In June of 2015, disappointed with the vision and practicality of the California high-speed rail project, SpaceX CEO Elon Musk announced the SpaceX Hyperloop Pod Competition as an open-source approach to a truly ‘chasm-crossing’ terrestrial transportation concept.
Now, two years later, Drexel University’s Hyperloop Team continues to pursue Musk’s vision in the competition’s second cycle.
The goal of the competition was to promote the development of functional prototypes and encourage innovation by providing a competitive forum for teams to design and build the best high-speed pod. This was the first competition of this kind anywhere worldwide.
Elon Musk’s Hyperloop Vision and Air Bearings
As the design process began, the Drexel team realized in order to excel in the competition, they needed to overcome a few obstacles. Drawing on the work of Elon Musk’s original vision, the team explored the intriguing possibilities of leveraging air bearings to facilitate levitation for the POD.
Musk’s original concept for the Hyperloop consisted of a fleet of capsules traveling at high speeds between Los Angeles and San Francisco through a low-pressure tube. The capsules themselves would be supported on a cushion of air, created by internal pressurization and aerodynamic lift. The essential technology for the realization of that vision was the air bearing.
Engineers at New Way are passionate about finding new and innovative applications for their porous media air bearings and jumped at the opportunity to help the Drexel team.
Innovation Driven from the Alpha Document
The Hyperloop project’s guiding Alpha Document notes that air bearings, using the same basic principle as an air hockey table, have been demonstrated to work at speeds of Mach 1.1, with extremely low friction.
Like many other teams involved in the competition, Drexel set out to understand the value of air bearings in Musk’s vision. But they had the significant advantage of working directly with New Way.
Raynard Hunter (pictured to the right), a Drexel University student and member of the Hyperloop team, explained why the team looked to New Way for help, “We looked at Elon Musk’s research about utilizing air bearings and pneumatics to levitate. Then we did our own research about air bearings and learned about the variety of applications where they provide an effective solution for different processes. We knew New Way, being the leader in air bearings, could help us.”
Drexel Hyperloop Team and New Way Engineers Customize Air Bearing Designs
Working with New Way’s engineers, the team was able to customize air bearing designs in order to work towards solving their problem of ride height on the track. The team needed something that would maintain stiffness, as well as ride height, at speeds close to 200 mph.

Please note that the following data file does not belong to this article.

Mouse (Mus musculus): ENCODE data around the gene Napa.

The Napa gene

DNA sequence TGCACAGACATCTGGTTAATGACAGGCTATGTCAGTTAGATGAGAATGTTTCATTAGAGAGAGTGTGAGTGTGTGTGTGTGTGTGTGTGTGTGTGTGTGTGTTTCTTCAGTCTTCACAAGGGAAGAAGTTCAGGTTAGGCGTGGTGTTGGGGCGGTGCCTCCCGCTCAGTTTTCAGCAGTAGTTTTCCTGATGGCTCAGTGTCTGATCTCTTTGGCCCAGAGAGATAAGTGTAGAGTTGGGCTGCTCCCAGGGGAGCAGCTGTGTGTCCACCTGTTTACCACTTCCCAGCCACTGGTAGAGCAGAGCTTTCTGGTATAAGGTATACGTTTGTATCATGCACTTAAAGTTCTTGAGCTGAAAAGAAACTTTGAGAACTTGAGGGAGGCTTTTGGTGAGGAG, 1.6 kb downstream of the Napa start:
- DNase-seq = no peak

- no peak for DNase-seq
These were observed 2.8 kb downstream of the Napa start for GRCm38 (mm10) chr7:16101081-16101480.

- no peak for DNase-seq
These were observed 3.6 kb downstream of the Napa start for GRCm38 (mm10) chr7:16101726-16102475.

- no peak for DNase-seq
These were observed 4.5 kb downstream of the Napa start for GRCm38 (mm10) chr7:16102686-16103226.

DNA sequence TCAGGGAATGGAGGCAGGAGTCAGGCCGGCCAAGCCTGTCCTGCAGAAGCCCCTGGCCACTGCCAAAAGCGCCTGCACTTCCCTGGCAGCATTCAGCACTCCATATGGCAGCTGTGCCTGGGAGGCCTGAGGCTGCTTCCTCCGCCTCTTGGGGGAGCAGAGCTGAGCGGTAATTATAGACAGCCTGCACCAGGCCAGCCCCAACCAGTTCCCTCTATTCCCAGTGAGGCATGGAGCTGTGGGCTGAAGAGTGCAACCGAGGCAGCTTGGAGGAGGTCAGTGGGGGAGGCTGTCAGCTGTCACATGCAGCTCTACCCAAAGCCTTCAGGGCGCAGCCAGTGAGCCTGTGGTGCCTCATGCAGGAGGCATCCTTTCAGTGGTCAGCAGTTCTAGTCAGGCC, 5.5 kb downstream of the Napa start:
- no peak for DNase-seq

“Without New Way, we would have struggled more to get the proper levitation. They know air bearings the best and were able to customize designs for our specific application and process,” Hunter said.
As with the development of most prototypes, it’s trial and error. So it goes with Drexel University’s Hyperloop POD development process. Although their design was not ready for the initial competition in July 2017, the team is still working on the prototype.
“Many of our team members were seniors. They graduated and dispersed so now we will be actively recruiting for the team,” Raynard said.
According to Hunter, the SpaceX Hyperloop POD Competition will be an ongoing event. The Drexel team is excited to continue to refine their prototype and compete in the next round of the event.
Hunter says the progress they made wouldn’t have happened nearly as efficiently without New Way’s help.
“The air bearing is a fascinating component. It’s so small yet able to be highly-effective in a variety of applications and processes including huge assemblies carrying thousands of pounds of weight riding on air with zero friction. It fascinates me.”
Drexel Hyperloop Team Members Enhance Education with Co-op at New Way
But that’s not all New Way has taught Hunter. In April 2017, he and two other Drexel University engineering students began their six-month co-op placement as part of New Way’s ongoing intern program.
According to Hunter, working at New Way has refined his engineering background and enhanced how he approaches problems.
“It’s a great place to learn the skills and techniques for making parts and designing products, Hunter said, eventually I hope to be able to work on the manual machines to prototype new products and assemblies.”
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